…which is to say that race is not at all definitive and concrete, but fuzzy. Just as electrons aren’t flying around in neat little orbits, Black people don’t all share the same physical characteristics, and some white people may be darker than many Blacks.
This is completely tangential, but it’s very clear that right now people are really struggling with trying to contain blackness in a box. In the Black community, there is kind of new discourse around adjudicating who does and doesn’t fit in. People have started rumors that I’m lying about being Black and that I’m Blackfishing.
I never heard that term before! But I know exactly what it means: Rachel Dolezal!
I’m a weird person to pick on because my mother (Margaret Prescod) is a public figure and a well-known Black person. I’ve even been on her radio show, identified as her daughter.
That leads to the cultural aspect of physics, which is a theme in your book. Physics doesn’t care what we know or how we perceive it. The properties exist regardless of when we learn about them or whether we’re right or wrong. Does it matter then how a group of white male Europeans wants to define things?
I want to push back against the mystification of the theoretical physicist. Margaret Wertheim, in her book “Pythagoras’ Trousers,” describes how physics descends from the priesthood and the church, so that it operates like an old boys club.
The crowning of the scientist as someone set apart from society doesn’t serve society and doesn’t serve the scientists. They’re a pack of humans. The bad things that people are doing outside of physics are also happening inside of physics. People are dishonest. There’s sexual assault. There’s racism. There’s all of that happening.
You include a chapter about sexual assault against you, which you prefaced immediately by saying you know the reader is probably shocked to see it. So how does it fit in?
The chapter was not a chapter I was planning to include. It was one I ended up writing by accident in the middle of writing a chapter that actually ended up not being in it.
I was writing a book that was giving a holistic look at how physics is done: what the math looks like, what are the words we use, what are the ideas we’re grappling with. I also was intent on including the social phenomena that shape our community, with an emphasis on race and gender. In 2021, to put a book like that out and not address sexual misconduct when there are so many people in science, particularly women, who have experienced it in scientific settings just didn’t make sense.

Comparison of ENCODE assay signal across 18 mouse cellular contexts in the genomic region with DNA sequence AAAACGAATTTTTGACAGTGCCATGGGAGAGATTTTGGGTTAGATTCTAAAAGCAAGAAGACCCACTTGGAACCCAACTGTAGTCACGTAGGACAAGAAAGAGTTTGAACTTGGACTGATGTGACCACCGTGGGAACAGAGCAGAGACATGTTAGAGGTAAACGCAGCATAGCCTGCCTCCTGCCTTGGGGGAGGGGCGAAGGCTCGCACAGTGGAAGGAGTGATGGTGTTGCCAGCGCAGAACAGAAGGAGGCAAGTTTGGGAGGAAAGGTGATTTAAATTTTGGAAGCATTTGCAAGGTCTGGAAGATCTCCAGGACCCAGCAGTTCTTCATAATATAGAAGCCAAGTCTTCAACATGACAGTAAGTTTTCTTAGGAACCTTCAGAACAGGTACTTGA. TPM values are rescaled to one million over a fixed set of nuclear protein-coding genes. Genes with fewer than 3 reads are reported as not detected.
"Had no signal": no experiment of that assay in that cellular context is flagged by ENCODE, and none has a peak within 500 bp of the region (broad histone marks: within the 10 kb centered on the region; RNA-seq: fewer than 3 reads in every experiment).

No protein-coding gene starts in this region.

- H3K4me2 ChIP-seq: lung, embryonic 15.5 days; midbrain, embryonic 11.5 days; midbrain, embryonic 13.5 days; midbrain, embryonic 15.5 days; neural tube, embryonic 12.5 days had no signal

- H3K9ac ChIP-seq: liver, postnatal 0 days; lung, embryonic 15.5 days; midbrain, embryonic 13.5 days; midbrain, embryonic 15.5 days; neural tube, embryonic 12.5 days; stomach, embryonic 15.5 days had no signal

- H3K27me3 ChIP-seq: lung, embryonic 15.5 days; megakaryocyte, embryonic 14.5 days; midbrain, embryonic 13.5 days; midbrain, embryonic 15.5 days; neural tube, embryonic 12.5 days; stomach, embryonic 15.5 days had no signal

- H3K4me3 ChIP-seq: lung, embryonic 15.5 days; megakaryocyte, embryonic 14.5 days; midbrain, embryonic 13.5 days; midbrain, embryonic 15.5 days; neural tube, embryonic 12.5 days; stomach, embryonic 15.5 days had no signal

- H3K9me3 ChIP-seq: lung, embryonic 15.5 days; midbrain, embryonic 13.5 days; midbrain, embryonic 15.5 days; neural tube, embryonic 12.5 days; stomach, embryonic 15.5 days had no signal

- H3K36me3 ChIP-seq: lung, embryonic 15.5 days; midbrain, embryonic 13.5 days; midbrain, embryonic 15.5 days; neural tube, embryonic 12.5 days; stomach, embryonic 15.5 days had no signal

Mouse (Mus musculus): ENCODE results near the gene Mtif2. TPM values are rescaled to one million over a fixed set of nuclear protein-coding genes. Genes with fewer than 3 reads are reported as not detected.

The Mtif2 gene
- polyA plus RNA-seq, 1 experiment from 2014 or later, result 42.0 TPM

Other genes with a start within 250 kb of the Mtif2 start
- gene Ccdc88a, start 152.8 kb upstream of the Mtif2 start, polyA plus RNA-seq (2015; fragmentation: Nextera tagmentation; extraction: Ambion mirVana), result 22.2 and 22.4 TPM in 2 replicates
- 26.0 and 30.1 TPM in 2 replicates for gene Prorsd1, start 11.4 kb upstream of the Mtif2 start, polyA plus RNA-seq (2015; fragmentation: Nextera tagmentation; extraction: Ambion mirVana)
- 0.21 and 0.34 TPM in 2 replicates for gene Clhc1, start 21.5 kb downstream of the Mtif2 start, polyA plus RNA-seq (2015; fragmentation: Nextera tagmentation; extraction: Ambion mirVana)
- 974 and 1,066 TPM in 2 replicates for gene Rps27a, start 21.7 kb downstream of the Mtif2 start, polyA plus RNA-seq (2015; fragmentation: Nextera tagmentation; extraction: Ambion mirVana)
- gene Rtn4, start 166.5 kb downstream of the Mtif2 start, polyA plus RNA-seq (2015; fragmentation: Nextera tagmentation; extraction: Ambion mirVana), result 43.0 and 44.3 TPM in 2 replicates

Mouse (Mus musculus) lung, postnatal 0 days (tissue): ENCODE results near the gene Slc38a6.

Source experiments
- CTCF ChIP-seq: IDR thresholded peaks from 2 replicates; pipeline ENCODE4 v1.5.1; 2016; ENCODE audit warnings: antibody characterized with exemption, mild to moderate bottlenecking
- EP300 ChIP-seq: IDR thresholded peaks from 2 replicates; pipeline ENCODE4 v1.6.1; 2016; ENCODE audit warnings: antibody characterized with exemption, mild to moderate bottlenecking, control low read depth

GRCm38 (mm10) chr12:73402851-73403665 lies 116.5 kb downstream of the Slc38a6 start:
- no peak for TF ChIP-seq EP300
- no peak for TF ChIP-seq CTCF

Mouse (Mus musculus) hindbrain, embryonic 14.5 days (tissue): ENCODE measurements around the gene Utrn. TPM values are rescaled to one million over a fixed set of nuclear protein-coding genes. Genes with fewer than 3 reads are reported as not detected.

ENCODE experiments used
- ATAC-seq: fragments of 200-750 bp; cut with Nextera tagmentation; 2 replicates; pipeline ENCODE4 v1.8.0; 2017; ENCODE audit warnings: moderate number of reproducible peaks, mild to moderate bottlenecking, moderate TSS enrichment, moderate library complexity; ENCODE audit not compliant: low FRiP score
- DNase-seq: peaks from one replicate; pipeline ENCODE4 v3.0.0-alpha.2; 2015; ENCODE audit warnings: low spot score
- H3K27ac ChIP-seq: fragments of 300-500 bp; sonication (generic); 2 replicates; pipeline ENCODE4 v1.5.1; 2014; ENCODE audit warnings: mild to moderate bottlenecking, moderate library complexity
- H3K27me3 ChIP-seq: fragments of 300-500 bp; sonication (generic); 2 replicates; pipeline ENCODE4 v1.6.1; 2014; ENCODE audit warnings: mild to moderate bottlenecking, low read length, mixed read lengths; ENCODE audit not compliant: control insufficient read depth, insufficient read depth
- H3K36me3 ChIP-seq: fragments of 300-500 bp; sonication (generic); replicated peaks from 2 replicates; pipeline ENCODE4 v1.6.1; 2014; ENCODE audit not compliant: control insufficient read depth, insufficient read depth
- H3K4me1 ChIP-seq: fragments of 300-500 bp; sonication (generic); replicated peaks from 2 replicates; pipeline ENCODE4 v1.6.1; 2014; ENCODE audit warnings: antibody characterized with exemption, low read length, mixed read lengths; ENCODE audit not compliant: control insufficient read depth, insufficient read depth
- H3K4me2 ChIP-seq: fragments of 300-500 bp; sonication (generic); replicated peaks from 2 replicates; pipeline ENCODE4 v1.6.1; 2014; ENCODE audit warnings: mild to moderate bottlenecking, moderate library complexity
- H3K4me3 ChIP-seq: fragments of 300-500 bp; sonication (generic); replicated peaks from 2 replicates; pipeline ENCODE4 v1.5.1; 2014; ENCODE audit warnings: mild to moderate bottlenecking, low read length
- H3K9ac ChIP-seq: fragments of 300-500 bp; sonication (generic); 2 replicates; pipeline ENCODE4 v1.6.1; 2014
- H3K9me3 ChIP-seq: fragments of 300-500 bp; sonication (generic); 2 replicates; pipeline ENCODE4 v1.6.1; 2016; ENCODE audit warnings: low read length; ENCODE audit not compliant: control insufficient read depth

The other thing was friends of mine sat me down and said, “We know that you’re worried about younger people reading this book.” But one reminded me that she was already an assault victim by the time she was 12, and reading Toni Morrison’s “The Bluest Eye” helped her have a vocabulary for what had happened to her. So she said my book might be able to do that for somebody else.
Is there a Jewish angle to the book?
The interesting thing is realizing how Jewish the book is in ways I didn’t see until I finished writing it. It’s in the way that I’m asking questions about things, and saying we should ask why about everything.
That’s fundamentally what Judaism is all about. And it’s funny I said “fundamentally” because you’re looking for fundamental particles.
Yes. The fundamental component of the Jewish community is questioning. As a Black Jew, I see the traditional rules differently, and I feel more ready to challenge them because my entire existence is challenging to the Jewish community sometimes. With my experience of having to explain to people, yes, you can be Black and Ashkenazi at the same time, I’m used to also saying yes, the universe is different than you thought it was.
Robin Washington, an acclaimed veteran journalist from Minnesota, is the Forward’s Editor-at-Large. A longtime senior editor, columnist, radio host and documentarian across mainstream and ethnic media, he was one of the founders of the Alliance of Black Jews and early pioneer of the term, “Jew of color” more than two decades ago. Contact him at firstname.lastname@example.org or follow him on Twitter @robinbirk.
Question everything you think you know about the universe: Physicist Chanda Prescod-Weinstein